Phil Mickelson has wagered more than $1 billion over the last three decades and tried to bet on at least one golf tournament he was playing in, according to a much-anticipated book by renowned gambler Billy Walters.
The stunning betting estimates Walters provides — from his own detailed record from what he describes as two reliable sources — are detailed in an excerpt of Walters’ book, “Gambler: Secrets from a Life of Risk.”
It is schedule to be available Aug. 22. The FirePit Collective obtained an excerpt of the book. Mickelson’s management group did not immediately respond to an email from The Associated Press seeking comment.
Walters is widely regarded as America’s most famous gambler who claims to have a winning streak of more than 30 straight years.
Walters said he never told Mickelson he had inside information on Dean Foods stock.
“All Phil had to do was publicly say it. He refused,” Walters wrote. “The outcome cost me my freedom, tens of millions of dollars and a heartbreak I still struggle with daily. While I was in prison, my daughter committed suicide — I still believe I could have saved her if I’d been on the outside.”
Walters said Mickelson told him he had two offshore accounts, and that Mickelson had limits of $400,000 on college games and $400,000 on the NFL.
He said based on his detailed record and additional records provided by sources, Mickelson’s gambling between 2010 and 2014 included:
- Betting $110,000 to win $100,000 on 1,115 occasions, and betting $220,000 to win $200,000 on 858 occasions. That alone comes out to just over $311 million.
- Mickelson in 2011 made 3,154 bets for the year and on one day (June 22) he placed 43 bets on Major League Baseball games that resulted in $143,500 in losses.
- He placed 7,065 bets on football, basketball and baseball.
“Based on our relationship and what I’ve since learned from others, Phil’s gambling losses approached not $40 million as has been previously reported, but much closer to $100 million. In all, he wagered a total of more than $1 billion during the past three decades,” Walters wrote.
“The only other person I know who surpassed that kind of volume is me.”
Walters said they met for the first time at the 2006 AT&T Pebble Beach Pro-Am, and formed a betting partnership two years later.
Most stunning to Walters, he writes in the excerpt, was a phone call from the Ryder Cup in 2012 at Medinah. He said Mickelson was so confident that his team would win, he asked Walters to bet $400,000 for him on Team USA.
“I could not believe what I was hearing,” Walters wrote. “‘Have you lost your (expletive) mind?’ I told him, ‘Don’t you remember what happened to Pete Rose?’ The former Cincinnati Reds manager was banned from baseball for betting on his own team. ‘You’re seen as a modern-day Arnold Palmer,’ I added. ‘You’d risk all that for this?’ I want no part of it.’’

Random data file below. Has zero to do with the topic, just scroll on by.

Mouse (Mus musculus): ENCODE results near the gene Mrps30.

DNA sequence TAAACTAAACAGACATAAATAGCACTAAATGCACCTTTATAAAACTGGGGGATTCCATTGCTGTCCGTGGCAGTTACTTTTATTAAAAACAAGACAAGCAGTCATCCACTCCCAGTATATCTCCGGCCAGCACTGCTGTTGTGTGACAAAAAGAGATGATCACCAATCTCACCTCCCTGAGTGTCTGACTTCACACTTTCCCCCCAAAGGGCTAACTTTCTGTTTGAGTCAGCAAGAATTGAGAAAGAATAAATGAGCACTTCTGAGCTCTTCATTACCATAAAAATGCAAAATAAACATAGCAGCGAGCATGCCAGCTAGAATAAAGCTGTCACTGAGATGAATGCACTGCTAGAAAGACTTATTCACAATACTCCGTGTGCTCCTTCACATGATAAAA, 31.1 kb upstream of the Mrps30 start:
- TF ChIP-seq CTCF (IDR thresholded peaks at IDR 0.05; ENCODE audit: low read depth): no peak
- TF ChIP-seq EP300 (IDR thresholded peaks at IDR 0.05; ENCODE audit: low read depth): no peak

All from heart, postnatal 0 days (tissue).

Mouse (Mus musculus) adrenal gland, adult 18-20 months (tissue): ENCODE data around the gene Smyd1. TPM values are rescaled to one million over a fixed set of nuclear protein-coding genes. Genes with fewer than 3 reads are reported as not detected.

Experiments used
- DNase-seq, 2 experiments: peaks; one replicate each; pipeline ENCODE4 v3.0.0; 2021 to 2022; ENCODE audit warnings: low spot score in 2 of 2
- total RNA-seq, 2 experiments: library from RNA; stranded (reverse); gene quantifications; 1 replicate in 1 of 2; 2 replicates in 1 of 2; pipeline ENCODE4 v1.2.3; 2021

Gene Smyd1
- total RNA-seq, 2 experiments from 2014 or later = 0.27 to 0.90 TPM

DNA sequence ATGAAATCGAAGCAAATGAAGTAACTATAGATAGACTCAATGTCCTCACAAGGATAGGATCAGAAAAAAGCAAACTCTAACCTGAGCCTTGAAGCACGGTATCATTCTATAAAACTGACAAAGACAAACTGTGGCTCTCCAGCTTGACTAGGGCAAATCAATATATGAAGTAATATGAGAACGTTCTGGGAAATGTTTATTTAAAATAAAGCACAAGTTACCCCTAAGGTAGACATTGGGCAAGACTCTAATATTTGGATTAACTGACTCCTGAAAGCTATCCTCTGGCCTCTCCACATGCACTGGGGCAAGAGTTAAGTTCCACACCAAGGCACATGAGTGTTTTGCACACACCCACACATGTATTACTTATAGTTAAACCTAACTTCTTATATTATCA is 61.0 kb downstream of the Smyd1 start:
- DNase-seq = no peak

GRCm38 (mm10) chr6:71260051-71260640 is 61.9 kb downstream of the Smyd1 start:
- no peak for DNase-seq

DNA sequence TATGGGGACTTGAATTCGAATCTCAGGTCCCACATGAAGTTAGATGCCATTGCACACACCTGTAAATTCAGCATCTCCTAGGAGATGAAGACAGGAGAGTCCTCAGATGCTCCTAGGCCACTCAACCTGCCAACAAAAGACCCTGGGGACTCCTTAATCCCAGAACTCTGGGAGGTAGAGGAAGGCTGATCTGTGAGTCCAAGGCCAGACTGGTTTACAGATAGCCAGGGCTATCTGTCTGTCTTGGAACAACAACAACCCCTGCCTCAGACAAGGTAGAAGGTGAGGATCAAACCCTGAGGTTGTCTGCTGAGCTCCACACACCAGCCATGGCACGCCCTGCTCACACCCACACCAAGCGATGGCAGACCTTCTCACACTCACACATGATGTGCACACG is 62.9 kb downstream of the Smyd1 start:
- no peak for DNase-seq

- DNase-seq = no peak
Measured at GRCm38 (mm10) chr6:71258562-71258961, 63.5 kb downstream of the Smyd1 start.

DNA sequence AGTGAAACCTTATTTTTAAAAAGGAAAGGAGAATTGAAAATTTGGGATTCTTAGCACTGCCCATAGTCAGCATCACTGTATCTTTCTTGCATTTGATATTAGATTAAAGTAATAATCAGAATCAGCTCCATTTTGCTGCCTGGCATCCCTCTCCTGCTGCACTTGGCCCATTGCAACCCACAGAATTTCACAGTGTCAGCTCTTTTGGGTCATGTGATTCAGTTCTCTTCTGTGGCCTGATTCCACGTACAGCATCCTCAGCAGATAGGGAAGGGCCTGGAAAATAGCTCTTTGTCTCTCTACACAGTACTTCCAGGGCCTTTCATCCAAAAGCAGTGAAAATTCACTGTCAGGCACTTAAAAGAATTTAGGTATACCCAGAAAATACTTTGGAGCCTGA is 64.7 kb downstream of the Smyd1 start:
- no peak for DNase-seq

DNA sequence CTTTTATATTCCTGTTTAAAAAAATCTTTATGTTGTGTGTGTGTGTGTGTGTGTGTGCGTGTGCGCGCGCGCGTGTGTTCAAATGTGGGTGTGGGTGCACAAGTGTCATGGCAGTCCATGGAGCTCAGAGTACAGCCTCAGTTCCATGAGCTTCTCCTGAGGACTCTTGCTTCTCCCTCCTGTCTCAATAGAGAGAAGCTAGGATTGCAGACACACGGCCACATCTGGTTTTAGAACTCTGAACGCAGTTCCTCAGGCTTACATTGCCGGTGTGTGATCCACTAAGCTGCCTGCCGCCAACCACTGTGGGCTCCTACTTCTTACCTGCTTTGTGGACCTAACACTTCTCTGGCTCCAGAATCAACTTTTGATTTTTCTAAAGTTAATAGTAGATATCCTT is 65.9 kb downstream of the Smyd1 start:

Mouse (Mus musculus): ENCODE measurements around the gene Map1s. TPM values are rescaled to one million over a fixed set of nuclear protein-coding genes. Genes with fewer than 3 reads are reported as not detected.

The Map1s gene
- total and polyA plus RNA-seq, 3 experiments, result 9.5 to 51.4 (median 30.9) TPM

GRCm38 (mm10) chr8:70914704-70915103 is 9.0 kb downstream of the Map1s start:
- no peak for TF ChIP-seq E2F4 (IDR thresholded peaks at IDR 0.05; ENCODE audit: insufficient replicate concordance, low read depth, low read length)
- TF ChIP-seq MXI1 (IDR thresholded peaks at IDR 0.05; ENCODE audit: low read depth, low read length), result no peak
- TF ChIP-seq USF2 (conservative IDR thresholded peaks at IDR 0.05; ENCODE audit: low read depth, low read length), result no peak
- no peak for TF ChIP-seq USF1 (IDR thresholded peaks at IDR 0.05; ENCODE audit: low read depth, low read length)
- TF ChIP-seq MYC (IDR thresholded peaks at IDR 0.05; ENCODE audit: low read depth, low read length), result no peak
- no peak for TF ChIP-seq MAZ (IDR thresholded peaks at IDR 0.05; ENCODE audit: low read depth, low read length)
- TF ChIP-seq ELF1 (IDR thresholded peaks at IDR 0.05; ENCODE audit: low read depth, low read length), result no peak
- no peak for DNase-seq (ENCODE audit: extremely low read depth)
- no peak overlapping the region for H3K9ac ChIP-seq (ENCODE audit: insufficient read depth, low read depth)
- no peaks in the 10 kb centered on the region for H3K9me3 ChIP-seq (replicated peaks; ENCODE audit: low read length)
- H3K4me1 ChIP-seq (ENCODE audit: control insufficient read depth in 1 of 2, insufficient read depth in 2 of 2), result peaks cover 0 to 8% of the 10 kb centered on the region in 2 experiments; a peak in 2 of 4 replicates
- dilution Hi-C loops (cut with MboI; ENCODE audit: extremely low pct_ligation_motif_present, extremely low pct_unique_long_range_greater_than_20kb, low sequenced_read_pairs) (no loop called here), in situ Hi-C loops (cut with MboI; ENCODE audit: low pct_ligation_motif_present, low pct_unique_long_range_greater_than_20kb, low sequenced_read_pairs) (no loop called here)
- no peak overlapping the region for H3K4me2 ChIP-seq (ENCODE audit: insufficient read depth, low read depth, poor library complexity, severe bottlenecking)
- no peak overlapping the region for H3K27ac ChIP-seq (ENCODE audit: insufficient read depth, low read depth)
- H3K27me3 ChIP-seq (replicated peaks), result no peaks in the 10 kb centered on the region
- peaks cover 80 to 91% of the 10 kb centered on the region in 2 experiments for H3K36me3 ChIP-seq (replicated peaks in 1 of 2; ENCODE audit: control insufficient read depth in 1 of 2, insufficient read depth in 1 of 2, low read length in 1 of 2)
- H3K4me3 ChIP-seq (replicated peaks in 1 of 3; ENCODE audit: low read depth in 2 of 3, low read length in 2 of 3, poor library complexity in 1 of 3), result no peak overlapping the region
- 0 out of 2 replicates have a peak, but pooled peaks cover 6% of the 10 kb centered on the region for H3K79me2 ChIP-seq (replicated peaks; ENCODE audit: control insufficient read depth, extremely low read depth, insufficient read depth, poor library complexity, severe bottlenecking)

He said Mickelson replied, “Alright, alright.”
“I have no idea whether Phil placed the bet elsewhere. Hopefully, he came to his senses,” Walters wrote.
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Europe rallied from a 10-6 deficit on Sunday, staging the greatest comeback by a visiting team. Mickelson and Keegan Bradley won three straight matches before Mickelson urged U.S. captain Davis Love III to rest them Saturday afternoon. Mickelson lost his singles match to Justin Rose, a pivotal moment in Europe’s comeback.
The PGA Tour suspended Mickelson in early 2022 for helping Saudi-backed LIV Golf recruit PGA Tour players. He signed with LIV for a bonus reported to be upward of $150 million.
In an interview with Sports Illustrated last year, Mickelson was asked about speculation he was having financial troubles.
“My gambling got to a point of being reckless and embarrassing. I had to address it,” Mickelson said in the interview.
“Gambling has been part of my life ever since I can remember. But about a decade ago is when I would say it became reckless,” he said. “It’s embarrassing. I don’t like that people know. The fact is I’ve been dealing with it for some time. (Wife) Amy has been very supportive of it and with me and the process. We’re at place after many years where I feel comfortable with where that is. It isn’t a threat to me or my financial security. It was just a number of poor decisions.’’
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Walters was so successful with his gambling operation that bookmakers often limited the amount of his wagers. He would partner with others who had larger limits. He wrote his partnership with Mickelson was a 50-50 split.
“In all the decades I’ve worked with partners and beards, Phil had accounts as large as anyone I’d seen,” Walters wrote. “You don’t get those types of accounts without betting millions of dollars.”
The Horn editorial team and the Associated Press contributed to this article